From Libertarian Wiki

Libertarians hold a variety of views on whether or not to vote, and how to vote. These attitudes range from believing that voting is immoral, to believing that it is a moral responsibility and that the electoral system "works" in all important respects.


Why bother voting?

Some political economists have argued that it is irrational to vote, as our votes have an infinitesimal chance of changing the outcome and we would do better if we dedicated our resources elsewhere. This is even more true for libertarians, since we often don't have a clear preference for the Republican Party or Democratic Party, nor for their candidates in particular elections.

If our vote is unlikely to change the outcome of the election, and one likely outcome is not greatly preferred over the other, then why do we vote? If we are rational, we must have some other reason to vote besides affecting the outcome of the election that we are voting in.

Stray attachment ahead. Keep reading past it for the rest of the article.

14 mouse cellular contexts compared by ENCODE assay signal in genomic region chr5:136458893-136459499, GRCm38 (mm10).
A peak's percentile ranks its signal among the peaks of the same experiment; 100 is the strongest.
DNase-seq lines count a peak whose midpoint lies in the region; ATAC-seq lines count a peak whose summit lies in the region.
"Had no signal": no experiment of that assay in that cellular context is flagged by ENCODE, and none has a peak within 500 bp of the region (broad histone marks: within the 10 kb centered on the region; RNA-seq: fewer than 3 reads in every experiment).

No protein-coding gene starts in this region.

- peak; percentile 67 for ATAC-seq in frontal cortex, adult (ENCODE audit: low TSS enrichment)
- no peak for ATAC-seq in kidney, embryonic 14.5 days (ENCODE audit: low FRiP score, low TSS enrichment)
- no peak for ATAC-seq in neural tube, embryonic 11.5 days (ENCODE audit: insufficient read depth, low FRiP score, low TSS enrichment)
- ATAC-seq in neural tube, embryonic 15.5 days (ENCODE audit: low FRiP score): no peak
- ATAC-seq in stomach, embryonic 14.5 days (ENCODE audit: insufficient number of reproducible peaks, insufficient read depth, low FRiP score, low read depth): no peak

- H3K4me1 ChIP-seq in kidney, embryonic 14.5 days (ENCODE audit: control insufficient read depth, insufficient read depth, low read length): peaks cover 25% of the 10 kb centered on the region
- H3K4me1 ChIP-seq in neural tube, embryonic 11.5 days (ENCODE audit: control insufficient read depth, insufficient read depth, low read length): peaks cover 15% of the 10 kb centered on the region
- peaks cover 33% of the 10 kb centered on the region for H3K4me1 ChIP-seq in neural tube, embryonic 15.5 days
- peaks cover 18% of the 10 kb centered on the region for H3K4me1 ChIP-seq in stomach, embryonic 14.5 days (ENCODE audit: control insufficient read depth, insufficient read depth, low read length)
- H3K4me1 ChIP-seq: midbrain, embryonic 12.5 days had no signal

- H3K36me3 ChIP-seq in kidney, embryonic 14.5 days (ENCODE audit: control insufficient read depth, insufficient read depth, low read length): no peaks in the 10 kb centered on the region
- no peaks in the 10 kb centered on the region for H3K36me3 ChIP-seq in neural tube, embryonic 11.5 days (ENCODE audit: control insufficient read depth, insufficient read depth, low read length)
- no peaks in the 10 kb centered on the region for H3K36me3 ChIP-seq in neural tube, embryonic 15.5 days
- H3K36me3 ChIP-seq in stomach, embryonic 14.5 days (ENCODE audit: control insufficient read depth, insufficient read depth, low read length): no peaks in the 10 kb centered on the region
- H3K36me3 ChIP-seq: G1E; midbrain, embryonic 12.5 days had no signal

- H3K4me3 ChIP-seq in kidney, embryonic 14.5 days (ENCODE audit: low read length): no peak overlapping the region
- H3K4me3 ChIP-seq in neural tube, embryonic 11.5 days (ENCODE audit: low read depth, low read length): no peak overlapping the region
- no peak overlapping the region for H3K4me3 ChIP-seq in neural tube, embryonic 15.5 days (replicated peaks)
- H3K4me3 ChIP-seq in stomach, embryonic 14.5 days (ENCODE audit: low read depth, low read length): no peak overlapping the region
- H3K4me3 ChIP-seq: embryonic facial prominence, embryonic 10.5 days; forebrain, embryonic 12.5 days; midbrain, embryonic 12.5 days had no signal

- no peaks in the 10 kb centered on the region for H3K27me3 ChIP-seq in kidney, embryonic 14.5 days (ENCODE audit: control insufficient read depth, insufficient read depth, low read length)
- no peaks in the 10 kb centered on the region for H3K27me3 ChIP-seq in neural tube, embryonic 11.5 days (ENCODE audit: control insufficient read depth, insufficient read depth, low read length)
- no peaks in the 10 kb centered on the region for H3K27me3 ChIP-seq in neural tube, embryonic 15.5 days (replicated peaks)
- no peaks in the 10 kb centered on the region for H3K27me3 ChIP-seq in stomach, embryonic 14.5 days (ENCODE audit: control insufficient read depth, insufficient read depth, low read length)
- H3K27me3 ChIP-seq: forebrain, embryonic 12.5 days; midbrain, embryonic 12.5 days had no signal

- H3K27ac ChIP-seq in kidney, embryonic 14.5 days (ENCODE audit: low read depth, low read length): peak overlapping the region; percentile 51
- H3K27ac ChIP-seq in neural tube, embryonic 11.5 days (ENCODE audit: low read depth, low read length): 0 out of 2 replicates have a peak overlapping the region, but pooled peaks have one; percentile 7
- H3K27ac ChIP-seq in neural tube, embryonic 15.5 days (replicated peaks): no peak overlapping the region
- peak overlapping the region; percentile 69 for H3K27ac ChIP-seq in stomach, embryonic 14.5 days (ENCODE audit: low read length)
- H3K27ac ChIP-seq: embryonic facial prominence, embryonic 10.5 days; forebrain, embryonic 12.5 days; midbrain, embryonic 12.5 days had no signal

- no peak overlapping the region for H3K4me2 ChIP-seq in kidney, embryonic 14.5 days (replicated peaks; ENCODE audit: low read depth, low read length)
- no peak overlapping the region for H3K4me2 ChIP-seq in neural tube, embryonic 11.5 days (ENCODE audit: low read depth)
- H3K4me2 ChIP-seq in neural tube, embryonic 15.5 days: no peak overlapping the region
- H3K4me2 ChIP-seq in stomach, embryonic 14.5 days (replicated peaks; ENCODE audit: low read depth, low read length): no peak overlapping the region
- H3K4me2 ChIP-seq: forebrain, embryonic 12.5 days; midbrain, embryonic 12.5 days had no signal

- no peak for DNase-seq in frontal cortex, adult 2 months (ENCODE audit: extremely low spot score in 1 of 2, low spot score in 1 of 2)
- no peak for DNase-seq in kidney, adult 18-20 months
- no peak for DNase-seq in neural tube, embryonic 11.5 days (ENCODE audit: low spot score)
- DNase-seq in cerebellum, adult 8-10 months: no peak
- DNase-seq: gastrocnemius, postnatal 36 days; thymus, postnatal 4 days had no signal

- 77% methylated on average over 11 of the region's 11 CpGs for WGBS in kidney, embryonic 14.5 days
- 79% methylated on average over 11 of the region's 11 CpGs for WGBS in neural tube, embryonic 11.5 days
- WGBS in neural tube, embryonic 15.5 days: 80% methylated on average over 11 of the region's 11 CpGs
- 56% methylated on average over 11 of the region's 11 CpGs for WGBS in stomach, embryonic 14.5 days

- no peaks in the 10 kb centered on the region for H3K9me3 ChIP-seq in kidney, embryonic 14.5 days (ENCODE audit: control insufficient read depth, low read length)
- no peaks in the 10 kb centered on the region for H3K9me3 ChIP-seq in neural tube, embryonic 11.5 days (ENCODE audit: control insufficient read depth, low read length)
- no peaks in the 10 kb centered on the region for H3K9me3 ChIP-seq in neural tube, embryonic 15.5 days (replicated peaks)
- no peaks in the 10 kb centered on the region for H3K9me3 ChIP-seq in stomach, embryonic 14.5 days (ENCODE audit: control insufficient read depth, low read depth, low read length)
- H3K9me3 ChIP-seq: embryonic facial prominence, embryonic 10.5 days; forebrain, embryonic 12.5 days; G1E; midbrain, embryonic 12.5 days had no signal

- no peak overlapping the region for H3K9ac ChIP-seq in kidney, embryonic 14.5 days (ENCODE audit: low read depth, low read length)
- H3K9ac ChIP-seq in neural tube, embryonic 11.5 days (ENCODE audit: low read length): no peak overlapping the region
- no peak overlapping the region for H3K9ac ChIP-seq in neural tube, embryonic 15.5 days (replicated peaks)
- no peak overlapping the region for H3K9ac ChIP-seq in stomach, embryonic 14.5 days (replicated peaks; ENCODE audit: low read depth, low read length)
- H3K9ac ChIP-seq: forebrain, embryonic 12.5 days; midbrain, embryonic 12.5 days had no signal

Voting is the problem

Many anarchists don't have the problem of deciding whether it is worthwhile to vote, since many of them believe that voting itself is an evil act. These anarchists argue that by voting we are providing justification for the state, and possibly that we are pledging allegiance to the candidate we vote for, should he win.

Work within the major parties

Of the libertarians who do vote, some try to work within one or the other major parties, forming liberty-oriented caucuses such as the Republican Liberty Caucus or the Democratic Freedom Caucus.

Build alternative electoral movements

Other libertarians try to build alternative electoral movements, such as the Libertarian Party.

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